“My grandmother is probably the most important person ever to me, as she provided me with the stability and care a child needs growing up,” writes Florian Veltman on the website for her game, “Lieve Oma,” which translates to “beloved grandma.” “We all have or have had people helping us become a responsible and caring person, and this short narrative game is an ode to these people.”
“Lieve Oma” was released last week for Windows and Mac PCs, and it’s an interesting example of minimalist storytelling in gaming.
In “Lieve Oma,” you play a child, and you walk a nature trail with your grandmother on what looks like a blustery autumn day picking mushrooms — she tells you which ones are safe to eat and which ones aren’t — and talk a bit. It’s a serene, austere experience. The forest is pretty and colorful, but if you wander off too much it just sort of ends, an invisible wall giving way to blankness (I could never quite decide if I liked this effect or not).
It becomes clear that your family has just moved and you haven’t fully adjusted, and Oma is there as the stabilizing force telling you everything will be OK. There’s something powerful about the image of a strong, wise, older woman guiding her moody grandchild through the woods, trying to explain the ways of the world without being overbearing. It’s hard not to be affected by the game.
That said, even by the standards of a very short game (you can get through it in a half-hour), it feels like something is missing. All I really knew about the character I was controlling was that he was lonely after the move, and that his Oma loved him a lot. In a game this short and leaning this heavily on a single relationship, I wanted more; I would have loved more reminiscing from the characters, a stronger sense of what I, the child, was going through.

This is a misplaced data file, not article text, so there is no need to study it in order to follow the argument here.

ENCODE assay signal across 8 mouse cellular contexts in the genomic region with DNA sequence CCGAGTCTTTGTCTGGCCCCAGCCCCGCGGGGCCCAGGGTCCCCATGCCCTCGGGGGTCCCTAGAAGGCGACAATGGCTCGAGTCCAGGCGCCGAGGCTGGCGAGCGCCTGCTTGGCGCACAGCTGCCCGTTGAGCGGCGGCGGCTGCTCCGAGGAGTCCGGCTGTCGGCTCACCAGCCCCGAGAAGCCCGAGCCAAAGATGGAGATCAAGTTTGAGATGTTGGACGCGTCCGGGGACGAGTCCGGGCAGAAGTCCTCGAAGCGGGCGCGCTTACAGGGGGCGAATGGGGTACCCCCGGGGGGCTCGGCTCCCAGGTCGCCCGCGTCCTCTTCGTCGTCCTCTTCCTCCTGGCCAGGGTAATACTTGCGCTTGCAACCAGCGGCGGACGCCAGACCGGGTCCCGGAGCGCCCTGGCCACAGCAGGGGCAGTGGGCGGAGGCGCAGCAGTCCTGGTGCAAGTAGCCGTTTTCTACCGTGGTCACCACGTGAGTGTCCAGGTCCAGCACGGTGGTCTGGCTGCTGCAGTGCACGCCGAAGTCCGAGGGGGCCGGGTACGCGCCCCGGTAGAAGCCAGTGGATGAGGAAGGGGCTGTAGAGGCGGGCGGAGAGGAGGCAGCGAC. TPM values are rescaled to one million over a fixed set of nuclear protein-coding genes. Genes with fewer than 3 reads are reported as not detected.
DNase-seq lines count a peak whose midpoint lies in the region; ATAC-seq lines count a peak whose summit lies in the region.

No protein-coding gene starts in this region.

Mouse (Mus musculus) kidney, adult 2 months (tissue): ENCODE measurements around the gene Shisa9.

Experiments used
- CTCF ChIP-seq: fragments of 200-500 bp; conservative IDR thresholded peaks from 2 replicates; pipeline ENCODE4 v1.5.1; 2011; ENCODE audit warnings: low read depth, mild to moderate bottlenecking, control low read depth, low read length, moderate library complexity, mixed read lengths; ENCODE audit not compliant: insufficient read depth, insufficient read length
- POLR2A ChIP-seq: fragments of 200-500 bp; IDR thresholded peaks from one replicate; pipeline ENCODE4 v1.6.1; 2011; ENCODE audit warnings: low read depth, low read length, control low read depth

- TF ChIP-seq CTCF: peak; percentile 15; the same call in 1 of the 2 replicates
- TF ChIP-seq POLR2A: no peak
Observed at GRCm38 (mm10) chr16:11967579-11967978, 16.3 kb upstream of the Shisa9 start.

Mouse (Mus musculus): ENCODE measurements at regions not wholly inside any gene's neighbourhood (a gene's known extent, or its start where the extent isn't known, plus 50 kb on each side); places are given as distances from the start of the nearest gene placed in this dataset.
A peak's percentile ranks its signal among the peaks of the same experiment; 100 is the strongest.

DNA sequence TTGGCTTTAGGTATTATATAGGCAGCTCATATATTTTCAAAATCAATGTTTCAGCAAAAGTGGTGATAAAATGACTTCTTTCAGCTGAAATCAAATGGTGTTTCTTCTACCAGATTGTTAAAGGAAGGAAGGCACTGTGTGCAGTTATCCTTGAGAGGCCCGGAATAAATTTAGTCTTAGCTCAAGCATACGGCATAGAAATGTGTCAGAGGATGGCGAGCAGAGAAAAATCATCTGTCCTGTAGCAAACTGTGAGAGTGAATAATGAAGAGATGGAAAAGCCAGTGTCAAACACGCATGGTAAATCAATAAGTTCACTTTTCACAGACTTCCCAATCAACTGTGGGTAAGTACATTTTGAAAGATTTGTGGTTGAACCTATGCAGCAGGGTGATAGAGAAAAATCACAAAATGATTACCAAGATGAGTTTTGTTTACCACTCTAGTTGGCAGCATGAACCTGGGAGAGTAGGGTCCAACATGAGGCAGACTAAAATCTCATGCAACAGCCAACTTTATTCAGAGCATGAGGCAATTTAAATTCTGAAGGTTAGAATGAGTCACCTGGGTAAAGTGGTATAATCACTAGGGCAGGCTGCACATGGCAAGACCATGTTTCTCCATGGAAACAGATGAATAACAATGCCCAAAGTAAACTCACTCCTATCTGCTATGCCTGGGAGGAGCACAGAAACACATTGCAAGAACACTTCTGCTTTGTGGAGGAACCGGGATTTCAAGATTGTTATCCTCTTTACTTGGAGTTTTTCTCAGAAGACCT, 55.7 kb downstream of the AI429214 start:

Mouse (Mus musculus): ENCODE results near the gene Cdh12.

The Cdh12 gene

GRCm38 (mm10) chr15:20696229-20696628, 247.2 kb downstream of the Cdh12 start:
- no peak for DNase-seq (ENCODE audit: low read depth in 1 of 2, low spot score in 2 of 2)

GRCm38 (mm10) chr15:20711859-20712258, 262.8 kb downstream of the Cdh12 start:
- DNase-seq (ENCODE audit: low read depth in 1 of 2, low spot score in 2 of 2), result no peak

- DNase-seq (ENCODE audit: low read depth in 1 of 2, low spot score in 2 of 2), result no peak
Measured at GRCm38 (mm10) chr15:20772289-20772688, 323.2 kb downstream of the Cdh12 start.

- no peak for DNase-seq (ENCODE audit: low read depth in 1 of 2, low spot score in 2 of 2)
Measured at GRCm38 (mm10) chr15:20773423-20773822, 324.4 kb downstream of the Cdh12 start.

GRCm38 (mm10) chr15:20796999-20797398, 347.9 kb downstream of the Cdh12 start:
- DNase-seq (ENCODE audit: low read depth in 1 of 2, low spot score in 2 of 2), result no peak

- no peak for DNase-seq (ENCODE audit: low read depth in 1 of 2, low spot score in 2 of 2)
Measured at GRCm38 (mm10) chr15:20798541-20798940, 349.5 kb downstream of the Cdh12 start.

It’s actually an interesting development conundrum: If you’re making a short game that relies both on “feel,” for lack of a better word, and story, how much of each do you need? There’s obviously no objective answer, but I think in the case of “Lieve Oma” the feel doesn’t quite compensate for the very sparse story. While the forest looks nice, the landscape gets repetitive and doesn’t provide a lot of truly eye-catching features (though intercutting segments of the child walking alone in that same forest during winter a few years later does help).
Regardless of its thinness, I enjoyed “Lieve Oma” and found myself thinking about it and wanting to talk about it. I’m curious what will happen if Veltman takes on a more ambitious project, though I can certainly understand the appeal of going short and minimalist when the goal is to simply show the world how much you love your Oma.
Jesse Singal can be reached at email@example.com.